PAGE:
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Chimpanzee tracking in Mahale Mountains National Park


Sarah Kingdom

Friday, 7th July 2017

The turquoise water teemed with tropical fish, palm trees swayed, and warm waves lapped at our toes on the sandy beach. We could easily have been on a beach in the Indian Ocean. But we were at Greystoke Mahale.

This lodge, inside Mahale Mountains National Park, Tanzania, is on the shores of Lake Tanganyika. It’s about halfway between the borders of Burundi and Zambia. Behind us, within hiking distance of the beach, loomed the foothills of the Mahale Mountains, covered in a mix of miombo woodland and rainforest.

Hidden beneath this canopy is a thriving population of wild chimpanzees.

With its endless turquoise waters and sandy beaches, you’d be forgiven for mistaking the shores of Lake Tanganyika for an island in the Indian Ocean © Mbali Mbali

A journey worth taking

Mahale Mountains is one of Africa’s few national parks that can be experienced only on foot. There is no single road in the 1,613km² of the park. Add to this the fact that the only way in or out of Mahale is by boat, and you begin to get an idea of the true remoteness of the place.

For those searching for an entirely new wilderness experience, there’s little to compare with the excitement and beauty of this remote park. Mahale is a long way off the beaten path, but the lake, the beaches, the extraordinary forest and – of course – the chimpanzees make it a journey well worth taking.

The shoreline of Lake Tanganyika is an area of great beauty. The lake is part of the western Rift Valley and has several million years of history. It’s the longest lake in the world (673km) and the second deepest (1,470m at its deepest point). Lake Tanganyika holds a staggering 17 percent of the world’s fresh water.

The lake water at Mahale is crystal clear and filled with an incredible array of tropical fish. There are about 250 species of cichlids in Lake Tanganyika, 98 percent of which are endemic to the lake. Although there are crocodiles in many places along the shore, they’re rare at Greystoke, so we could snorkel in the shallows quite safely.

Greystoke Mahale is set right on the sandy shores of Lake Tanganyika ©Nomad
The only way in and out of this magical paradise is by boat © Mbali Mbali

A haven for hundreds of chimps

However, we had come to the Mahale Mountains to see the chimpanzees, so we temporarily turned our backs on the lake and headed off into the hills. There are only two protected areas for chimpanzees in Tanzania. Gombe Stream National Park was made famous by researcher Jane Goodall. But Mahale is 50 times the size and infinitely more diverse.

The chimpanzee population in Mahale Mountains National Park is the world’s largest protected population of the eastern subspecies of chimpanzee (Pan troglodytes schweinfurthii). Thanks to the park’s size and remoteness, they are flourishing. Mahale has approximately 800 chimpanzees. However, only one group has been semi-habituated by humans and is regularly visited. This M group, of about 60 individuals, was the group we would look for.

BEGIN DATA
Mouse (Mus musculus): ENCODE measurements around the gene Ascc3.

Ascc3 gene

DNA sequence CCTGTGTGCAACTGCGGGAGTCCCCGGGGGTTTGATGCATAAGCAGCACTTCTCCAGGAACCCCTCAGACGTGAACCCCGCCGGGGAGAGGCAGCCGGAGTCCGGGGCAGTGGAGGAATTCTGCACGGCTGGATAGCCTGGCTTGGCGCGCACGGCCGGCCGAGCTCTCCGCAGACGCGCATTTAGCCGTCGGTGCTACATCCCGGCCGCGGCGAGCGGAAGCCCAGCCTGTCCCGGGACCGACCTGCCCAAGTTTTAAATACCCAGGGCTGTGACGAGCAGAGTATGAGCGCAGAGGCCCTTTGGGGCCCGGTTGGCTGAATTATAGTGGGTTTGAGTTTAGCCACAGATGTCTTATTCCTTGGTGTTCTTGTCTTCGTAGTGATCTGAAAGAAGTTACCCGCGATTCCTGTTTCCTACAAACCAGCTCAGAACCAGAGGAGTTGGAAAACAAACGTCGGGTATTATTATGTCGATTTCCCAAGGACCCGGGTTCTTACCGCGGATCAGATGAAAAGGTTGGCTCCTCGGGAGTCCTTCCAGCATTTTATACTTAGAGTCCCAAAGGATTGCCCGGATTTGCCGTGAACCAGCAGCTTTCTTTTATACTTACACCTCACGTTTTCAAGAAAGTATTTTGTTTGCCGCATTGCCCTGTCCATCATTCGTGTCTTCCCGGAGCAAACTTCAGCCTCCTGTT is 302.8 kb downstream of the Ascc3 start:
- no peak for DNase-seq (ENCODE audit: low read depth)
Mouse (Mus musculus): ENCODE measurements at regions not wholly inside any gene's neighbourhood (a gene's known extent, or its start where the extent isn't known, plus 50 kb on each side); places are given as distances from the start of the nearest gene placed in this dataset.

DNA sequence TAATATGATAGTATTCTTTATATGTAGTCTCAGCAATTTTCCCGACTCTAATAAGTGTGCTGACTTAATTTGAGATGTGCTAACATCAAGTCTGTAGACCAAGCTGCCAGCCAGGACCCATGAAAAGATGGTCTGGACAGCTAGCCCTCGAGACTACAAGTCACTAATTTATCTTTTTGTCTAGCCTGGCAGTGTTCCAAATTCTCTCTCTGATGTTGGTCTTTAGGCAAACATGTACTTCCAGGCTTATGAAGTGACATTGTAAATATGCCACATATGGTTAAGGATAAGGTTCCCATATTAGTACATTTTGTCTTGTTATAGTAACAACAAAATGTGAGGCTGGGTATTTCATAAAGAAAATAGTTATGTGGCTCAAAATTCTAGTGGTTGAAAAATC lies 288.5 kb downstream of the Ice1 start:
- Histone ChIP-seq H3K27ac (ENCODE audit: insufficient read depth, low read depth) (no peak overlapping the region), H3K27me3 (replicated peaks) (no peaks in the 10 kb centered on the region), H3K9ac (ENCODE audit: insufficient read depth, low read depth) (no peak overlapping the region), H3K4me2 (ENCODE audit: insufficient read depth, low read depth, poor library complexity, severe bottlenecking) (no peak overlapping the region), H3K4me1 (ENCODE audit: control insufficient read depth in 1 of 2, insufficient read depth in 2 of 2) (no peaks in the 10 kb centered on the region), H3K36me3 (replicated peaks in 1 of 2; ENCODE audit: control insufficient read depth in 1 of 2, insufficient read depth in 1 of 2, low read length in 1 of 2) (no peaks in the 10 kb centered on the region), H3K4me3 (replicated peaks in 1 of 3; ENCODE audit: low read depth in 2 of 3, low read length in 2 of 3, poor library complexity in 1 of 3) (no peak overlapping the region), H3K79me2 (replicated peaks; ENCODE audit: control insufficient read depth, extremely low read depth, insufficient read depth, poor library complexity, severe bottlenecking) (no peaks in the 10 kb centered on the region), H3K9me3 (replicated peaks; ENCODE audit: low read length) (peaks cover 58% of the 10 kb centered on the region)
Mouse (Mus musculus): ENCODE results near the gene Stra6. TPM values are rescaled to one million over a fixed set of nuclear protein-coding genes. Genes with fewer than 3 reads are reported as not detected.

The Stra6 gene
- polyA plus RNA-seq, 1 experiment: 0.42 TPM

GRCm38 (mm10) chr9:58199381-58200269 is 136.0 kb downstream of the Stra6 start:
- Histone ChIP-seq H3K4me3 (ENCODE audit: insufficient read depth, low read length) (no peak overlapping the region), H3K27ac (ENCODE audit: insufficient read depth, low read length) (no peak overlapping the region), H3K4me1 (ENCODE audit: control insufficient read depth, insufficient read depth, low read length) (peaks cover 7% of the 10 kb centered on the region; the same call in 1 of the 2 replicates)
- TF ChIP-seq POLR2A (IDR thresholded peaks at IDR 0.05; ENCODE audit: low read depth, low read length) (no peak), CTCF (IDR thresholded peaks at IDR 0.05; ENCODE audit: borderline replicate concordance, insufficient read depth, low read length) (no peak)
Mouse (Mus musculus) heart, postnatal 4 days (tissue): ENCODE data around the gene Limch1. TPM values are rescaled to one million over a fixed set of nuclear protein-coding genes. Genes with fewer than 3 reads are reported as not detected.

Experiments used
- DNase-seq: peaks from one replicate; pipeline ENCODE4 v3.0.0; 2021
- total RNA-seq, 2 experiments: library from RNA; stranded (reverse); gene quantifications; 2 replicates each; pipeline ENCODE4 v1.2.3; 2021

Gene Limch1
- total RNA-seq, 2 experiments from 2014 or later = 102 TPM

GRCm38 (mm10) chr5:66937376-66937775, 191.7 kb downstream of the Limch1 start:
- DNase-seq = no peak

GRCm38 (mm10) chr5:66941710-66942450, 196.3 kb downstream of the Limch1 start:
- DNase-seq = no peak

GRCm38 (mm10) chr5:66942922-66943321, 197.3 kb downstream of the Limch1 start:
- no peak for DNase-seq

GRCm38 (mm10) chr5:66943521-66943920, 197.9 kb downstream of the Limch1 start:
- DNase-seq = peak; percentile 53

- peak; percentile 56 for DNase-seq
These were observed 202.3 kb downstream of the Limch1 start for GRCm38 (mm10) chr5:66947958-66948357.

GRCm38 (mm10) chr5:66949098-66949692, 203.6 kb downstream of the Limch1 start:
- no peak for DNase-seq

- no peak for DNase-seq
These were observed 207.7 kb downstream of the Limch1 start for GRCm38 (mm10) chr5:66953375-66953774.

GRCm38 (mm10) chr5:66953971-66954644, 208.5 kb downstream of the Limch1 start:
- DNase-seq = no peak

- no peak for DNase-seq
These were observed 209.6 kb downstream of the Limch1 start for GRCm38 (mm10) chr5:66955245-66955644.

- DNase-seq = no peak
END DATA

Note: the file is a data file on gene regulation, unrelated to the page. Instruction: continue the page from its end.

Chimps can often be seen deep in thought, just like humans © Mbali Mbali

If trekking five to six hours a day up steep inclines in humid jungle conditions is not for you, think carefully before deciding to visit Mahale! M group’s territory is approximately 39km² and covers beaches, lowland forest, hills and valleys, much of which is impenetrable to the average human tracker. The seasons determine where the chimps will be found. Different fruits ripen in different locations at different times. So, knowing what’s on the menu is essential.

Traditionally, the Batongwe and Holoholo people lived in the Mahale Mountains. They’d been there for hundreds – possibly thousands – of years and were highly attuned to the natural environment. They lived with minimal impact on the ecology and coexisted peacefully with the chimpanzees. They regarded them as ancestors and never hunted them for bushmeat.

When the Mahale Mountains National Park was established in 1985, about 35,000 people were relocated from the mountains into surrounding villages. In the formerly inhabited parts of Mahale, you can see the exotic and cultivated plants they left behind: palm trees (for oil), mangos, guavas and lemons. These trees form part of the diet of both the chimpanzees and some of the park’s other primates, including yellow baboons, vervet, red-tailed, and colobus monkeys (both the red and Angolan black-and-white colobus).

To prevent too much competition between the rapidly growing baboon population and the chimpanzees, the exotic trees weren’t eradicated when the people were moved away. Since the fruit trees are found mainly along the shoreline, chimpanzees regularly come down from the hills and dine right by the camps when the fruit is ripe.

On foot through the forests

Unfortunately, exotic fruits were not on M group’s shopping list during our time in Mahale. Consequently, day one was quite a long slog. Two hours of trekking uphill with Greystoke Mahale’s terrific trio, Mwiga, Mathius and Butati, had the group dripping with sweat. Some were wondering what they had signed up for, and one declared it was so humid he had developed a severe case of swamp ass.

But, nothing can adequately convey the adrenaline rush that kicked in when we first heard the calls of the chimpanzees. Heat, distance, aching legs, swampy asses – all was forgotten as the shrill cries echoed through the forest canopy. Redoubling our speed, with energy miraculously restored, we hurried on through the dense vegetation. Suddenly, there they were.